• Adopting a system of differential electricity pricing based on its sources, with subsidies for alternative energy.
     
  • The importance of changes in the field of the informal economy should not be underestimated. Rediscovering and practically applying traditional knowledge and cultural aspects that include behavioral patterns, skills, and technological know-how directed at natural resource and energy conservation.
     
  • Developing institutional foundations as well as investing in the technological modernization of the “traditional” energy industry, which should be undertaken in addition to the measures outlined above.

Economic Modernization and “Green” Growth

The modernization and transition of the global economy toward the new technological order are the main vehicles of globalization. Along with tangible technological progress and increased production efficiency and competitive ability, the new structure is intended to improve quality of life and the living environment. In 2009 all of the members of the Organization for Economic Co-operation and Development (OECD) officially adopted the green growth economic policy as its long-term strategic course until the years 2030 and 2050.

In Russia, the importance of green growth is documented in “Strategy 2020: New Growth Model – New Social Policy,” a government-commissioned report compiled at the end of March 2012 by a large group of experts.1 The report indicates that the federal policy on ecological development should be based on a green growth strategy that integrates socioeconomic and ecological development to create a green economy.

This integration concept received global exposure at the 2012 G20 summit in Los Cabos, Mexico, and was later discussed at the B20 summit, the gathering of the G20’s largest corporations.

The “Green” Economy – Possible Definitions

There is no generally accepted definition of the concept. The United Nations Environmental Programme (UNEP) experts offer the broadest definition by looking at the green economy as economic activity that “presents a potential to alleviate environmental risks and generate health co-benefits.”2 This definition of the green economy is practically identical to that of sustainable development, which is well-known and legally defined in Russia, although it is somewhat inadequately applied in economic programs and environmental management.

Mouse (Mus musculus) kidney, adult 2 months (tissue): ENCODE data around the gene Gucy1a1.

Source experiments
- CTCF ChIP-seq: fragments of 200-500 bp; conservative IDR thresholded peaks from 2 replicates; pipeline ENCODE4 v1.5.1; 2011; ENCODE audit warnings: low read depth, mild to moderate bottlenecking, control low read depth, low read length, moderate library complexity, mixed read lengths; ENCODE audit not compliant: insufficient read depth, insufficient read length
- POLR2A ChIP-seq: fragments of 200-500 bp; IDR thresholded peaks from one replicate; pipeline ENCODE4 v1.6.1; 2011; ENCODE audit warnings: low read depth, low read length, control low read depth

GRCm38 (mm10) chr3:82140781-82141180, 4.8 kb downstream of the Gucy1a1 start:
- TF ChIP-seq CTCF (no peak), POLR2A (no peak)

Under a much narrower definition, the green economy is understood as developing, producing, and using technology and equipment that reduces the emission of pollutants and greenhouse gases; monitoring and forecasting climate change; and creating resource conservation and renewable energy technologies. Some other aspects of the green economy also include designing and using technology and materials that protect buildings from wide temperature fluctuations, humidity, and wind load and manufacturing environmentally-friendly products, specifically consumer goods (for instance, medicine and household essentials that contain no chemical additives) and agricultural products (foodstuffs and natural fibers).